What is a White Paper?

Written by Jeremy Knight  |  21, June, 2012  |  0 Comments  Subscribe
whitepaperA white paper is a cross between a magazine article and a sales brochure. It can be divided into two parts; an educative magazine which is the first part (80 to 90%) and a second persuasive brochure part (20 to 10%). These features of educative content followed by persuasive marketing material make it one of the most powerful and sought after marketing tools.

How Did White Papers Come into Existence?

In the past when British Members of Parliament wanted to put an idea in front of the government, they needed to build book-like files which were hundreds of pages long outlining their ideas and how they could be implemented to better the country. These books were usually bound properly, but sometimes, when MPs didn’t have time, they used to simply wrap them in sheets of white paper and that’s how the name “white paper” came into existence.

Slowly B2B companies that sold expensive products costing thousands of pounds began using shorter white papers to explain their services/products and the solutions they offered by educating the reader. After seeing how effective this was, other B2B companies with lower priced products began using them too and now, with the current boom in inbound marketing, even B2C companies have started employing them.

How Does a White Paper Work?

Direct marketing is drying up at the moment. People can now mute TV adverts, escape cold callers by screening caller IDs and avoid unsolicited emails with direct marketing messages through spam folders and special email filtering software. People are turning to search engines, social media and apps to actively look for content that can help them.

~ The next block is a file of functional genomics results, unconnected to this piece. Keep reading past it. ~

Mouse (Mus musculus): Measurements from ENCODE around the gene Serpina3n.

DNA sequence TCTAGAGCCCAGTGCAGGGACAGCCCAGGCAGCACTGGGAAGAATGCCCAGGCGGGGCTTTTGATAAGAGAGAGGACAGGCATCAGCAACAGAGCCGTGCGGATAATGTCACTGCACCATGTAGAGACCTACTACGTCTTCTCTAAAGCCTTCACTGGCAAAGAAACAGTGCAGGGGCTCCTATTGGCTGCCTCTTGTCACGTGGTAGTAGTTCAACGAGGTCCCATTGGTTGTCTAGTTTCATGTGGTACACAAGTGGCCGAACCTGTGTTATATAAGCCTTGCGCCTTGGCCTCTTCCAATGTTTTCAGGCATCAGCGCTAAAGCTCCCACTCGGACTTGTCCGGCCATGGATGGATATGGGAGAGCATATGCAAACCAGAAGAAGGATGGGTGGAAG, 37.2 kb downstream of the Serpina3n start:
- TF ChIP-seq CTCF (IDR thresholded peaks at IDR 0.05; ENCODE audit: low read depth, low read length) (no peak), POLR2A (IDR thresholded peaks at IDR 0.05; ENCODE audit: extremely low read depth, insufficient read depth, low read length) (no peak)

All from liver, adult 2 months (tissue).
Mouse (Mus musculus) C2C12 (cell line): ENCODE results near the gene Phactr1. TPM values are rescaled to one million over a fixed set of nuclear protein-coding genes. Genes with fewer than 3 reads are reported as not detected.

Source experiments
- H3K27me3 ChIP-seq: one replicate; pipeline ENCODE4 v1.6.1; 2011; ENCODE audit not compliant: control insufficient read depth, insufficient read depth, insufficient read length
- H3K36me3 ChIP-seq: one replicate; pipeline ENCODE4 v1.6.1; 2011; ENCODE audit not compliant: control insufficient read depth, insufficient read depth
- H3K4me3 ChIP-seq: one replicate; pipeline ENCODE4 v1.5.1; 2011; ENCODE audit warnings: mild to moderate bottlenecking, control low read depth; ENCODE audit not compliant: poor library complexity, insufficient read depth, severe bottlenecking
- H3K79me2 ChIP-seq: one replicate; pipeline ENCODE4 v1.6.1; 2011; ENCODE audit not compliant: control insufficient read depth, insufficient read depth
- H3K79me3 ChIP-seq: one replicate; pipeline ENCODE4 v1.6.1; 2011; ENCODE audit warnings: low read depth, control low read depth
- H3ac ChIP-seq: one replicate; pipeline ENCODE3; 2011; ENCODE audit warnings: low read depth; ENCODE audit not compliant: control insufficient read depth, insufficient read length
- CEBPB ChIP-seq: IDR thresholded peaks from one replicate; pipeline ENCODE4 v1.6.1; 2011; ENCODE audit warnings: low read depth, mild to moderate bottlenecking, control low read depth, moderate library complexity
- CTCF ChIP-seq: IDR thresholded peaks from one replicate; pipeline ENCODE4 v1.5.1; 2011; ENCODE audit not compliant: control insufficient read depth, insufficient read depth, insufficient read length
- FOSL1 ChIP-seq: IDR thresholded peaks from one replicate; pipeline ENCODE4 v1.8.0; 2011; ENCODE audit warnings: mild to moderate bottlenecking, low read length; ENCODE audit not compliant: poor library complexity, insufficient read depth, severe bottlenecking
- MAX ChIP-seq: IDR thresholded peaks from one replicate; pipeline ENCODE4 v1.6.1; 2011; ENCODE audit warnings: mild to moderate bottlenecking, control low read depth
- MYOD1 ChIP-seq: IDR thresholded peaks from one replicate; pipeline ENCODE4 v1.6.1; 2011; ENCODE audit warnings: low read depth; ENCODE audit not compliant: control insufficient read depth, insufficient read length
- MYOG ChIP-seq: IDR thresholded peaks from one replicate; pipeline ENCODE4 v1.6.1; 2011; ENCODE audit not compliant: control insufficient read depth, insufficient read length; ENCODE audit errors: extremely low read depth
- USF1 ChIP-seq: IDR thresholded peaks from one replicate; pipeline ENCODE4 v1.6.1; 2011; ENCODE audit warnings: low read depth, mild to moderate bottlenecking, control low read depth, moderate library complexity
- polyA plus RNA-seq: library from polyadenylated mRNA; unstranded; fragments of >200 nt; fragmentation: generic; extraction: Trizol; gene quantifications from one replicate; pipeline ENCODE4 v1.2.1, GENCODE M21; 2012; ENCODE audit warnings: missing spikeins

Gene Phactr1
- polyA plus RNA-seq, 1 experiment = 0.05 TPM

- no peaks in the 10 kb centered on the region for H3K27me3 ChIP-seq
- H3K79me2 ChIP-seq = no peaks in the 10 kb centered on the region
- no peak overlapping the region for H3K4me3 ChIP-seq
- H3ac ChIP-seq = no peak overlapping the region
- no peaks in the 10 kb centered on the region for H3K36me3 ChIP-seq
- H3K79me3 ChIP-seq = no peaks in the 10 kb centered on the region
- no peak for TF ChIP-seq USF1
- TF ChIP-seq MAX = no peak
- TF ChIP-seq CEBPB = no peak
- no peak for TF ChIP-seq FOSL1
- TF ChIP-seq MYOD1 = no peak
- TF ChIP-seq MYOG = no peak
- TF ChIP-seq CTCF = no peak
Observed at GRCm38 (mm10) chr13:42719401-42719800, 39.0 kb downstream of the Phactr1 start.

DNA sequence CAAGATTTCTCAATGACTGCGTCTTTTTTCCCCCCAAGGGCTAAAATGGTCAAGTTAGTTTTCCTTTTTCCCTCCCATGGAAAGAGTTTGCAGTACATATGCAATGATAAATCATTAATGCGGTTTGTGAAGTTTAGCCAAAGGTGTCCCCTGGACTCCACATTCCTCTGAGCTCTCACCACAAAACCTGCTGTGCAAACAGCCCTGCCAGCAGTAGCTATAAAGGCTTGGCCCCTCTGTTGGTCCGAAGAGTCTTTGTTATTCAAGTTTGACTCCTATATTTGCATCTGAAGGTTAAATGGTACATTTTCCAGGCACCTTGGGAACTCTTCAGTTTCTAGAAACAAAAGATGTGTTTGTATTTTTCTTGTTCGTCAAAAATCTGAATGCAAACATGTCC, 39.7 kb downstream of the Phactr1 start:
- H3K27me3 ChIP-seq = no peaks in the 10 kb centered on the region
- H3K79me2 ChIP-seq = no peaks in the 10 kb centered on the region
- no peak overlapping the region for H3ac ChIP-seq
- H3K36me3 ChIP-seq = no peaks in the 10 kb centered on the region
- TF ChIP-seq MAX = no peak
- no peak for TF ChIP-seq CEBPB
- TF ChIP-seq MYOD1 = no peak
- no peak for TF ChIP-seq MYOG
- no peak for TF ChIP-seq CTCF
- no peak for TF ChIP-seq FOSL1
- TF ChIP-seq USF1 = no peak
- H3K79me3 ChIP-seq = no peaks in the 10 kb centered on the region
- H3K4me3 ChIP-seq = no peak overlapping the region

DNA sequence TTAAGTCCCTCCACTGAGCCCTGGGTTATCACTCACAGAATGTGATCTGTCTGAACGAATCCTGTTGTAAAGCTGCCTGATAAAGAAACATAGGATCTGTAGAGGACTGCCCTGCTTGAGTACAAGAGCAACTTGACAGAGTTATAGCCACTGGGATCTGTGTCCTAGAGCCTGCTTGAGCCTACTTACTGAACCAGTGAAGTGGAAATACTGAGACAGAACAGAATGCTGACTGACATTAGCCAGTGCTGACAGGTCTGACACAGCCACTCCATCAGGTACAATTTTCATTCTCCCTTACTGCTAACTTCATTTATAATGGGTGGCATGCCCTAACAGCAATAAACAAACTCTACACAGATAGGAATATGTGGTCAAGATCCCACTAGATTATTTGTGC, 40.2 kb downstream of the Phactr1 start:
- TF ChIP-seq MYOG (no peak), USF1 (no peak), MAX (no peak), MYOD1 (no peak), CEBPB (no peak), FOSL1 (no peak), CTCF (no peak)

Most of the common forms of content they come across through these channels are blog posts and articles. Though these are very effective in attracting visitors and educating them, they are actually not that effective in generating leads. It will usually take up to six months for your blog to start generating leads. This is what makes white papers so important. As they contain both educative content in the form of a magazine article, and direct marketing material in the form of the brochure at the end, they can help generate leads much more quickly than blog posts.

When a client comes across your white paper, they will read it to educate themselves about the problems faced by their company and how to solve them. Learning of the problems, they will worry that these are hindering their company’s progress, but when they go on to read that there are solutions available, they will feel relieved because they can take action to solve them.

After they have learned about possible solutions, they will usually study the sales brochure section at the end of it to find out more about the experts who created this helpful document. This section is what convinces them to hire the creators of the white paper to help them. The client will feel more comfortable hiring experts who know what they are doing and have produced results, instead of experimenting by themselves and facing the risk of losing a lot of time and money.

If you would like to learn more about how to write a white paper for your business, subscribe to this Blog and follow our series of posts on the subject over the coming months, and be the first to see the new white paper on creating white papers! You can subscribe using the options top right of this post.

Have I missed out any important points? Would you like to share any of your tips with us?

Please leave your comments in the comments box below.

Mitt Ray is the Director of The White Paper Blog and the author of the book White Paper Marketing. You can follow him on Twitter on @MittRay.

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Topics: Content Marketing

Jeremy Knight

Written by Jeremy Knight

Jeremy spent 20 years as a B2B publisher, creating publications targeting the private equity and fast growth business sectors before launching Equinet Media in 2009.